Mentions: A 68-year-old male consulted for generalized abdominal pain and constipation. Past medical history included a RYGB for morbid obesity 7 years before presentation, and ischemic heart disease. Conservative therapy did not alleviate his symptoms. Computed tomography (CT) scan showed marked ascending colon dilatation (Fig. 1A) without an identifiable lesion indicative of CPO. The differential diagnosis for CPO included functional causes such as cardiac disease, metabolic or electrolyte imbalances, renal insufficiency, medications, and anatomic causes like inflammatory processes and malignancy. Over the course of 2 months several diagnostic procedures were done. Three colonoscopies with multiple biopsies of the right colon showed submucosal mucin extravasation without mucosal abnormalities. On workup for elevated liver enzymes, a magnetic resonance cholangiopancreatography demonstrated intrahepatic biliary dilation with a dilated common hepatic duct and could not rule out a lesion in the bile duct as the cause. A laparoscopically assisted endoscopic ultrasound (EUS) through the remnant stomach showed dilated intrahepatic ducts; a fine needle aspiration of the liver, performed to assess for a possible hilar lesion observed during the EUS, did not show abnormalities. Endoscopic retrograde cholangiopancreatography (ERCP) was unsuccessful due to distorted anatomy. After the ERCP attempt the patient developed shock and was found to have a perforation of the duodenum during emergent exploratory laparotomy. The perforation was closed and the dilated right colon excised. Shortly thereafter, additional procedures were necessary for intestinal infarction secondary to the perforation induced shock, emergent surgery, and poor cardiac function. He continued deteriorating, opted for comfort measures only and expired a week later. Pathologic examination of the colon showed prominent segmental dilatation but no discrete lesions (Fig. 1B). Microscopically pyloric-type glands with minimal cytologic atypia were present in the muscularis propria and subserosa (Fig. 1C). The tumor did not elicit a desmoplastic response. Architecturally, the tumor glands were well formed with no or minimal branching; the longest axis of the glands always followed the orientation of the collagen they were invading (Fig. 1D). The mucosa was free of tumor. By immunohistochemistry the tumor was positive for cytokeratin (CK) 7, SMAD4, S100P and negative for CK20 and CDX2, consistent with foregut origin. Ki-67 proliferative activity was 25%. At autopsy the primary tumor was located in the antrum of the RYGB, where it caused diffuse thickening of the wall (Fig. 2).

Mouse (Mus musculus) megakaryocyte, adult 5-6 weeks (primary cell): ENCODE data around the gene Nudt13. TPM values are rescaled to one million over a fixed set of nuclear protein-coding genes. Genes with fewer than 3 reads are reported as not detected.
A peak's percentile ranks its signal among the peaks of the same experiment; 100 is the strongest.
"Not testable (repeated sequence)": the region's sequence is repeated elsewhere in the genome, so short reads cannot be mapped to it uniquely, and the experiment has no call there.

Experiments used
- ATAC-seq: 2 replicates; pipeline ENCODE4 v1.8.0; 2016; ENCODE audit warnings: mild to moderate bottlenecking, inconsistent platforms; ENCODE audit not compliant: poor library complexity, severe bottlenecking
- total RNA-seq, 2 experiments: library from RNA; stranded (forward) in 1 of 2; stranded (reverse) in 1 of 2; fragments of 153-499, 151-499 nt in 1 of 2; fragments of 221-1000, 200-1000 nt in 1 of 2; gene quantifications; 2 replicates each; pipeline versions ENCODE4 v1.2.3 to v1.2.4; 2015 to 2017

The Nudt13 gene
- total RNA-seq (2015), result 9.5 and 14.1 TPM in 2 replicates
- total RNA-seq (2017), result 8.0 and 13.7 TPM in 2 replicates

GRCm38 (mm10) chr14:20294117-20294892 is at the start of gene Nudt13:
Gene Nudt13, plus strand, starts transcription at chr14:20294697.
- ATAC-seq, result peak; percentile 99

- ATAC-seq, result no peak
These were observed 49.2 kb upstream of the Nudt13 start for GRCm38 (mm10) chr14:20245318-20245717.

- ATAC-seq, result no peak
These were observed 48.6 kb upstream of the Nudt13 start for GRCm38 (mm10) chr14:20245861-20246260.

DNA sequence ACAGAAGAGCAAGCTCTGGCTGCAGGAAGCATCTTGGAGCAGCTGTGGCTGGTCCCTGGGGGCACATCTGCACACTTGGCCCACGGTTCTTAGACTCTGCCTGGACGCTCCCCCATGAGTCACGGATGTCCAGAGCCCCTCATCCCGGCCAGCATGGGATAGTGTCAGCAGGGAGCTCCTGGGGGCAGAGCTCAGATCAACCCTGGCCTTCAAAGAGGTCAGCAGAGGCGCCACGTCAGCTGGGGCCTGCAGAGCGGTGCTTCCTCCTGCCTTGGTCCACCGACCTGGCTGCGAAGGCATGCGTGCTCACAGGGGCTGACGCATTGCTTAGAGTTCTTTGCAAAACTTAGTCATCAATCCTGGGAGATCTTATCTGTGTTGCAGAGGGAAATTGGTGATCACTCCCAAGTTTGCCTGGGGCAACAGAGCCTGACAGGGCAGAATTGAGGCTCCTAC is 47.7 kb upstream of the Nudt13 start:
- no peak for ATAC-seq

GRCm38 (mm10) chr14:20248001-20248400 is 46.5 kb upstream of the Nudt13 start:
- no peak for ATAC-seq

Gastric-type extremely well-differentiated adenocarcinoma arising in the blind pouch of a bypassed stomach, presenting as colonic pseudo-obstruction.